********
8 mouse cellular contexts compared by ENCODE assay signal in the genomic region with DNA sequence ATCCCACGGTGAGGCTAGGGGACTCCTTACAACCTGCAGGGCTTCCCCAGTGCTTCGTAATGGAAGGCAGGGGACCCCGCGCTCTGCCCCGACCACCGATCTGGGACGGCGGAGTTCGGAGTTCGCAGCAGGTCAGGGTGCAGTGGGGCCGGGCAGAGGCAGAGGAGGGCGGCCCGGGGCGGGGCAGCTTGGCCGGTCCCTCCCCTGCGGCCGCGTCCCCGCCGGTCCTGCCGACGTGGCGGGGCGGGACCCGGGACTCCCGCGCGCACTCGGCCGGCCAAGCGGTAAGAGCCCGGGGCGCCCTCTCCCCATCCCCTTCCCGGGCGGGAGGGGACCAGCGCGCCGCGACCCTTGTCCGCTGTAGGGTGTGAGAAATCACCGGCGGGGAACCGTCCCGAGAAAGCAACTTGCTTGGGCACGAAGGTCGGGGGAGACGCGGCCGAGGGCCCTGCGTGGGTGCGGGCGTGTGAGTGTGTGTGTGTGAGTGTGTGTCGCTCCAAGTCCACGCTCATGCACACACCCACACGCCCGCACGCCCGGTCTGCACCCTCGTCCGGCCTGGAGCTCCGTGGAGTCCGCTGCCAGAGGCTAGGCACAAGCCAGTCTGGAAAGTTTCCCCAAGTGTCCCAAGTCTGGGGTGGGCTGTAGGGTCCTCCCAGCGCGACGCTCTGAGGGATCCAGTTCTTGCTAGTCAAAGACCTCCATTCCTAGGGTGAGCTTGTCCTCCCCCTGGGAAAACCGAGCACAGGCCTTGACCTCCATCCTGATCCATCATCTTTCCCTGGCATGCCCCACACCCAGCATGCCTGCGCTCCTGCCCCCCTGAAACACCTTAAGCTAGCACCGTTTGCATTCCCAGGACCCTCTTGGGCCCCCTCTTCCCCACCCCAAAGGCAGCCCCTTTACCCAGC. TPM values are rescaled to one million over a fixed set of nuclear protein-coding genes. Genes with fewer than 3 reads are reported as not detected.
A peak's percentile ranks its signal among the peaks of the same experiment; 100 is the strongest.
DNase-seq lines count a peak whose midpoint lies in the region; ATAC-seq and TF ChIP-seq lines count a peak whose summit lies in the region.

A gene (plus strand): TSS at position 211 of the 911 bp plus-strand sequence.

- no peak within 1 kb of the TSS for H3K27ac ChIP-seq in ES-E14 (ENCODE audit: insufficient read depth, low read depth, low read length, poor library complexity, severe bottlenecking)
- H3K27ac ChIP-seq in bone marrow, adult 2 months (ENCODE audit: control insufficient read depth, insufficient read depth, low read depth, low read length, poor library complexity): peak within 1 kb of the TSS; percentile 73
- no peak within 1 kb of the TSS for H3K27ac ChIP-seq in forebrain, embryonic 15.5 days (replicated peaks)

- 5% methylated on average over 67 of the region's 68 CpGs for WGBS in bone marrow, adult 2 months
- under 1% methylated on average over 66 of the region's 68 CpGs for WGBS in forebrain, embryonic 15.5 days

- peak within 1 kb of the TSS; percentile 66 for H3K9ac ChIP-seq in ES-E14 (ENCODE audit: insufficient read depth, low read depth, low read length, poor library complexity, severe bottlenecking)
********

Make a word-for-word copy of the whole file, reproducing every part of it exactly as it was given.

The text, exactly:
8 mouse cellular contexts compared by ENCODE assay signal in the genomic region with DNA sequence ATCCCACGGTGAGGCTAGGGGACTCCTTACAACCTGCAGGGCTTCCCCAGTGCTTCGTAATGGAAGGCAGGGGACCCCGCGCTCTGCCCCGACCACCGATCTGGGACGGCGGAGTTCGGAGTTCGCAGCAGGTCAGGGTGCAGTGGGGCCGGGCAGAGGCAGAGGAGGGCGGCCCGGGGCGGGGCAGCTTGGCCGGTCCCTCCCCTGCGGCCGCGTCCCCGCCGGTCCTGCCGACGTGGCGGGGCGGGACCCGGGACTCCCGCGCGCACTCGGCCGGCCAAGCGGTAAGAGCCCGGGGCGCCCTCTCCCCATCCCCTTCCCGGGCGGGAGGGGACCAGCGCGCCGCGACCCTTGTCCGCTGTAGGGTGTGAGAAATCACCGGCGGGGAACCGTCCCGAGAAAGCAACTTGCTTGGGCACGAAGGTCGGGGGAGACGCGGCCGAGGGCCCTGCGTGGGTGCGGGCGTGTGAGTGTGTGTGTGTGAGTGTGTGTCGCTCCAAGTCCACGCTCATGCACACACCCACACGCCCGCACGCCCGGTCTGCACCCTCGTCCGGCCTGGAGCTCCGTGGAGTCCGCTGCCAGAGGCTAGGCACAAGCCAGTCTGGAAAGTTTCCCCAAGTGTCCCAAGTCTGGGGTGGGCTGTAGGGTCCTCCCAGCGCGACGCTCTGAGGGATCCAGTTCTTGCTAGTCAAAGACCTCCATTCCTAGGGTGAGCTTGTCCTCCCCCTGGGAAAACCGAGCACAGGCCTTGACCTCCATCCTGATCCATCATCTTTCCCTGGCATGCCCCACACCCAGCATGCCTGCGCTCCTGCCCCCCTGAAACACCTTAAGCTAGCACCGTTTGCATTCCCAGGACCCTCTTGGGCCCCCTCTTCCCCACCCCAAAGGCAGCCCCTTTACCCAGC. TPM values are rescaled to one million over a fixed set of nuclear protein-coding genes. Genes with fewer than 3 reads are reported as not detected.
A peak's percentile ranks its signal among the peaks of the same experiment; 100 is the strongest.
DNase-seq lines count a peak whose midpoint lies in the region; ATAC-seq and TF ChIP-seq lines count a peak whose summit lies in the region.

A gene (plus strand): TSS at position 211 of the 911 bp plus-strand sequence.

- no peak within 1 kb of the TSS for H3K27ac ChIP-seq in ES-E14 (ENCODE audit: insufficient read depth, low read depth, low read length, poor library complexity, severe bottlenecking)
- H3K27ac ChIP-seq in bone marrow, adult 2 months (ENCODE audit: control insufficient read depth, insufficient read depth, low read depth, low read length, poor library complexity): peak within 1 kb of the TSS; percentile 73
- no peak within 1 kb of the TSS for H3K27ac ChIP-seq in forebrain, embryonic 15.5 days (replicated peaks)

- 5% methylated on average over 67 of the region's 68 CpGs for WGBS in bone marrow, adult 2 months
- under 1% methylated on average over 66 of the region's 68 CpGs for WGBS in forebrain, embryonic 15.5 days

- peak within 1 kb of the TSS; percentile 66 for H3K9ac ChIP-seq in ES-E14 (ENCODE audit: insufficient read depth, low read depth, low read length, poor library complexity, severe bottlenecking)